Here you can select the time from which the observations will be displayed. The last month will be used by default.
In this case, the search results in the middle of the page will show the findings reported to the Skywarden during the past month.
By clicking on the word 'ends' with the mouse, you will also see the end time of the search period. This is useful in situations where you want to look at observations from a period in the past, such as reports from a particular week in Skywarden.
Especially when looking at observations for a particular time period, you may want to do the search based on when the observed phenomenon actually happened instead of the time when it was sent to the observation database. In that case, you may want to select 'Observed' instead of the default 'Sent'. Please note that the browser uses a cookie to remember your choice of the start time of the search. If you have enabled cookies and do not clear them from your browser's cache, the same browser will display observations from the same time window you last selected the next time you use it.
Please note that the browser uses a cookie to remember your choice of the start time of the search. If you have enabled cookies and do not clear them from your browser's cache, the same browser will display observations from the same time window you last selected the next time you use it.
The "Sent" -option retrieves observations submitted to the Skywarden during the selected time period, regardless of when those phenomena were seen in the sky.
The selection “observed” retrieves the phenomena that appeared in the sky during the selected period, regardless of when they were reported to the Skywarden.
You can choose to show only phenomena of the desired level of visibility in the search results. For example, "at least III" removes the phenomena classified as the weakest (I-II). Similarly, "at least V" removes from the results all but the relatively rare phenomena or those classified as very impressive (V).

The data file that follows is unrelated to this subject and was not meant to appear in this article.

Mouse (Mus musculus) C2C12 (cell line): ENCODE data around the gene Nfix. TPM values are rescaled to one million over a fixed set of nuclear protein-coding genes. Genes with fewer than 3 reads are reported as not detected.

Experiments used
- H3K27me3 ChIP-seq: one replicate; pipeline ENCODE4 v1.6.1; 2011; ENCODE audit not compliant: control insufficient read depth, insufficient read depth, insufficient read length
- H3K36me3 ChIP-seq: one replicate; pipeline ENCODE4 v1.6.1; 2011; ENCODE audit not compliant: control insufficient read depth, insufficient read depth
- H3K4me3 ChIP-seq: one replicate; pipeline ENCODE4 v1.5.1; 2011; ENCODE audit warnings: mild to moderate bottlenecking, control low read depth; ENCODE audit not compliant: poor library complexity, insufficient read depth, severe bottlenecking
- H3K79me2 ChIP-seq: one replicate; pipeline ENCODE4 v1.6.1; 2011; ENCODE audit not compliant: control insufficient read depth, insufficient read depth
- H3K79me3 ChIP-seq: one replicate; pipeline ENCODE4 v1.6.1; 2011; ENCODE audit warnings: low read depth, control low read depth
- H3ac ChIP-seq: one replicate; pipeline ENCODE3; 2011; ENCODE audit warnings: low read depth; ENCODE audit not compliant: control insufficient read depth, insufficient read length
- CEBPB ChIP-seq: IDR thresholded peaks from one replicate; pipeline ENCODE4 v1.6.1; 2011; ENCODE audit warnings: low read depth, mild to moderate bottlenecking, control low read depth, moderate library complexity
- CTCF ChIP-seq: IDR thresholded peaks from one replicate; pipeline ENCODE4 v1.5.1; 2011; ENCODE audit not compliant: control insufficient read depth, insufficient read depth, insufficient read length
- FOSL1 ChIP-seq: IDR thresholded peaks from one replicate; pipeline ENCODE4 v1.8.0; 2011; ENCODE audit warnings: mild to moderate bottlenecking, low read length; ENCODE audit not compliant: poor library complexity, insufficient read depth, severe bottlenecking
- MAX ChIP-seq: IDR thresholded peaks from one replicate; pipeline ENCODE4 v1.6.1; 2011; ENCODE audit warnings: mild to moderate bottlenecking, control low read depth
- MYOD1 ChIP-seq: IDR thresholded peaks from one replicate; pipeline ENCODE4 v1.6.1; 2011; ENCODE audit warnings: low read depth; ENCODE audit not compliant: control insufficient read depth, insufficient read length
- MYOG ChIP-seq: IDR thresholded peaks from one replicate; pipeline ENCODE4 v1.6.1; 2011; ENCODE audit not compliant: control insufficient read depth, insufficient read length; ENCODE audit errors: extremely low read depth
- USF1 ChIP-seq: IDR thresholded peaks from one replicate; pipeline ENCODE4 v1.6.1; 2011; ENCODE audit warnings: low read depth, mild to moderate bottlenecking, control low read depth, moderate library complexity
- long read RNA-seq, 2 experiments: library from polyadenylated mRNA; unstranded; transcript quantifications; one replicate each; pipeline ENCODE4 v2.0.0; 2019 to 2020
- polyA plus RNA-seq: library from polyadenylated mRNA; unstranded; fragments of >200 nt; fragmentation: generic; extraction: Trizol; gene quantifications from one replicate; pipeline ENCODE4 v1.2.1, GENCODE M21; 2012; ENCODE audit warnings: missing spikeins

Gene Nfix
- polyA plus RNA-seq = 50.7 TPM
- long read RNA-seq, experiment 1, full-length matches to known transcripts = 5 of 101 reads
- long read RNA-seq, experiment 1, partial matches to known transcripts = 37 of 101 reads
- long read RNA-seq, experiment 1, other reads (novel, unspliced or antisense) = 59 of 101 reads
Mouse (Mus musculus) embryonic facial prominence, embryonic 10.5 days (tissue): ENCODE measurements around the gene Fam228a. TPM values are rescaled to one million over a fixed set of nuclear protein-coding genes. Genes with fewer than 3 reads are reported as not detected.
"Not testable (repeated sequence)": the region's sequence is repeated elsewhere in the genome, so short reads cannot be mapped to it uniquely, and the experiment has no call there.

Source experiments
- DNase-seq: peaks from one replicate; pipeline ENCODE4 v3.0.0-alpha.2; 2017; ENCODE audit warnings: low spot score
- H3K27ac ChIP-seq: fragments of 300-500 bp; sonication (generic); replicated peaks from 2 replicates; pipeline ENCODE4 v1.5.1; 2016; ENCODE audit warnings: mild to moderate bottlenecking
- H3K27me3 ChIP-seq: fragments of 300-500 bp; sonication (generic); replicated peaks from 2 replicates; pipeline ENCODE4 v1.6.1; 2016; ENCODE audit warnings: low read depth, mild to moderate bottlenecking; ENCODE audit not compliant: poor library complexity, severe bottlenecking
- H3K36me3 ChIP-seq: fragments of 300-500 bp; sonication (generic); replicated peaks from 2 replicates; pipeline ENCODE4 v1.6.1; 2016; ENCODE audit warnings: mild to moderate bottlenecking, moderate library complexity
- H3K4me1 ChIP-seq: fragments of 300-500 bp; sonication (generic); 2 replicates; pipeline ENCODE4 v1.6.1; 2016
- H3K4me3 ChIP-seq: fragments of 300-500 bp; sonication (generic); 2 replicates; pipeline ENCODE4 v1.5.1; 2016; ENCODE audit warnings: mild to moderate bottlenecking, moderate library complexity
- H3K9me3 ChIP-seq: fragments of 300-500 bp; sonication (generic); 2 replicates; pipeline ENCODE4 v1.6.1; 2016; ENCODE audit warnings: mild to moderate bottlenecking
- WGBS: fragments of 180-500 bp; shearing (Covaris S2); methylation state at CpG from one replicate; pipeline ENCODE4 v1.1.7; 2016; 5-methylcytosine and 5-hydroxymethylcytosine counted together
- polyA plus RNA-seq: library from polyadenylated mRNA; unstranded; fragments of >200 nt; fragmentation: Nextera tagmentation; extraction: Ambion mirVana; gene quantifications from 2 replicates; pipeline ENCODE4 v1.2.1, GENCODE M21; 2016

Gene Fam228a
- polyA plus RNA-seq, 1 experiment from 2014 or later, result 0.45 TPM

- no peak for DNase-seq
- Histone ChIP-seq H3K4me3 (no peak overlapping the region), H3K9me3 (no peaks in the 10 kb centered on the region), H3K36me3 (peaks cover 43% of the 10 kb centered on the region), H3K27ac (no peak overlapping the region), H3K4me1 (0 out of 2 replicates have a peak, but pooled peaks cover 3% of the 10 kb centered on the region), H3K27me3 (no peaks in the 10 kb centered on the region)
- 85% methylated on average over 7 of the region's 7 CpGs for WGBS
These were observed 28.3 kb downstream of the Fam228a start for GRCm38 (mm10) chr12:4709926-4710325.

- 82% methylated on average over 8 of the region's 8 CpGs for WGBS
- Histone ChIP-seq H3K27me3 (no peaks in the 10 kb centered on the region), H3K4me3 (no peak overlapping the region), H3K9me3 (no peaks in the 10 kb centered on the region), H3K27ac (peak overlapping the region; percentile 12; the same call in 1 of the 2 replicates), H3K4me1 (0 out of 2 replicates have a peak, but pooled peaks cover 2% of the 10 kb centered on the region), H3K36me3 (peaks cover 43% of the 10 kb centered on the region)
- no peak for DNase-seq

Here you can do a free-text search to the observations
The given text will bee searched from observation titles,descriptions, technical details and identified phenomena
You can search for any persons observations by writing the observer's whole name or part of the name here. For example 'John Smith' or 'John S'
You can also performa a search based on asspciation/team name or part of the name, like "Lahden Ursa".The search will bring up observations, that exactly match the given string.
To find observations made in some specific location, type the municipality name to the search field. For example, "Mikkeli"
You can also list multiple locations by separating them with a comma.For example "Mikkeli, Hirvensalmi, Juva, Kangasniemi". In this case, the search will return findings that match the locations listed.
In this field, you can search for more detailed phenomenon identifiers included in the observation details.
Such are, for example, deep space object types such as "spiral galaxy" or "reflection nebula" or halo forms such as "sundog" or "sun pillar".
You can also list multiple types of phenomena by separating them with a comma. A search will bring up findings that match one or more of the terms you listed.
By narrowing down the search date limits and typing, for example, "northern lights", you can see all the northern lights seen within a certain time period.
Copyright © 2023 Tine Uffelmann. All rights reserved.
Visibility III / V
I´ve seen the nothern light called "Steve" and "gates" (not sure about the last one...).